Globe Trot

Globe Trot 05.11


Are we watching the slow unraveling of the European Union? The EU's troubled economies are trying to roll back austerity, and Germany is having none of it. In a speech to the German Parliament today, the foreign minister said Greece could stay or go but it will have to stick with austerity measures like spending cuts and tax hikes if it wants to keep its EU/IMF loans. Greece, France, and others find themselves in political crises: Vowing to end austerity measures may be a ticket to political victory at home, but it makes it tough to sit down at the negotiating table with the outsiders who hold your purse strings.

Kuwait's parliament has passed a law making blasphemy punishable by death and broadening the definition for the offense. And it is one of the "progressive" Arab states. The Gulf nation and U.S. ally is majority Muslim, but about 14 percent Christian-many of them expatriate workers.

Before the Syrian uprising against the government-which has left 9,000 dead-began over a year ago, there were an estimated 40,000 Christians in Homs. Now less than 5,000 are left according to Open Doors, and many in the exodus have been driven out by the extremist rebel groups that are there as "freedom fighters." With the upheaval across the country, and growing deprivation due to Western sanctions, most of these Christians have nowhere to go and few resources.

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Despite ongoing peace talks, Sudan resumed aerial bombardment of South Sudan this week, deepening a humanitarian crisis in the Blue Nile and South Kordofan areas of South Sudan. "The Sudanese government forces are conducting indiscriminate bombings and abuses against civilians," Human Rights Watch reports. All continues despite the UN Security Council passing Resolution 2046 last week, calling for ceasefire in the cross-border conflict and withdrawal of forces.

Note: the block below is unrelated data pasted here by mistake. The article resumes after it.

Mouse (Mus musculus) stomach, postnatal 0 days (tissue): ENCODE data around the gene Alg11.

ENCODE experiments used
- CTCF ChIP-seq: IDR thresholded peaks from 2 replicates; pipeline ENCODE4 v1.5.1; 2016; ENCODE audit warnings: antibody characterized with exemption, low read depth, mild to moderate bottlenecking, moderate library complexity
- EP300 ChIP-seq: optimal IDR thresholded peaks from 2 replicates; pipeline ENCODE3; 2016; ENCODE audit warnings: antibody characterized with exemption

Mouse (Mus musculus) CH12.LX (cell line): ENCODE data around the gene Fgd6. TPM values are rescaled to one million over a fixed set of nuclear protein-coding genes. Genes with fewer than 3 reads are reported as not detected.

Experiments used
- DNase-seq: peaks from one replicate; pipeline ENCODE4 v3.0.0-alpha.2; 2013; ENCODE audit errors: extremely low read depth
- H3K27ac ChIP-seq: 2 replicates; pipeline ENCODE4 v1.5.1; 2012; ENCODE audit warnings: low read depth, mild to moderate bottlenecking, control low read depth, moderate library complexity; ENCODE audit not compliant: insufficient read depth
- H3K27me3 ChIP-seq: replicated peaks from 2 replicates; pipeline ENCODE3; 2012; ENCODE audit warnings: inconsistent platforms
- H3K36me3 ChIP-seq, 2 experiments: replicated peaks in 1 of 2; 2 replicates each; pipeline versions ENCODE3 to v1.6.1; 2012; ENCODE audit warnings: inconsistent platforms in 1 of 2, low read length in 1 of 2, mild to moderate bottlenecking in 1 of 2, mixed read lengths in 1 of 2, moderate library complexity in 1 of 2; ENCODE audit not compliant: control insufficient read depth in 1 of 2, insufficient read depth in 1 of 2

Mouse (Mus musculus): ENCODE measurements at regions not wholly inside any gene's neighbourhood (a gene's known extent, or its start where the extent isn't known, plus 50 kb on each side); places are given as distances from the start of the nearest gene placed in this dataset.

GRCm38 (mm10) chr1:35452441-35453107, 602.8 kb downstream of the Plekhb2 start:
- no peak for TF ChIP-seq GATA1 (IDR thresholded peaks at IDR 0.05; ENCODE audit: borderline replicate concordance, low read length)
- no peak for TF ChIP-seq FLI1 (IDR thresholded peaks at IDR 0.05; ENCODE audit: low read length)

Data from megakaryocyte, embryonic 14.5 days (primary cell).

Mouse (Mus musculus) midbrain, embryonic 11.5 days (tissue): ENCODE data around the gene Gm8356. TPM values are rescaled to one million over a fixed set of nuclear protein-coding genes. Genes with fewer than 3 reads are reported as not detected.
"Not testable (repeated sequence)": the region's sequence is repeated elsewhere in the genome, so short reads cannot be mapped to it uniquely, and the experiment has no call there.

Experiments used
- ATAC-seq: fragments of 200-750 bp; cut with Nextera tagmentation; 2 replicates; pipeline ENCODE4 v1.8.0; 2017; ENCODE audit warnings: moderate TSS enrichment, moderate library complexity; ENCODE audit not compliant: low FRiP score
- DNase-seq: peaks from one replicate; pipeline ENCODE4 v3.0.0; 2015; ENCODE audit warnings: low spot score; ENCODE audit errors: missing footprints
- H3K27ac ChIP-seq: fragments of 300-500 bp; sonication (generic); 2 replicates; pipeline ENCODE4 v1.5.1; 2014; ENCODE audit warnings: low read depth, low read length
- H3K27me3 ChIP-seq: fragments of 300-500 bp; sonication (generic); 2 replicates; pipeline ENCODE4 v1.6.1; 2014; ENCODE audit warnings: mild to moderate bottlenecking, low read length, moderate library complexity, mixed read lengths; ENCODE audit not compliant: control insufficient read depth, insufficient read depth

From time to time readers question Human Rights Watch reporting, and their concerns about leftward bias have a basis in reality. But from following the group's work in South Sudan now for more than a decade, I can attest that its on-the-ground reporting is some of the most comprehensive available.

Nearly everyone breathing now knows who Joseph Kony is, thanks to a viral (and controversial) Invisible Children video released earlier this year. But do you know about Congo's Terminator? Human rights groups are calling on Congo to arrest Bosco Ntaganda, a war criminal wanted by the International Criminal Court who is leading a group of ex-soldiers in attacking the government. Ntaganda stands accused of recruiting child soldiers and other abuses, like Kony, but unlike the leader of Uganda's Lord's Resistance Army, Ntaganda operates openly in Goma-and no one has the guts to capture him. Enough Project has a full report on Ntaganda and a helpful timeline.

Upcoming in WORLD: A full report from Cairo ahead of the Egyptian presidential elections, including how evangelical and Coptic Christians are handling political transition.


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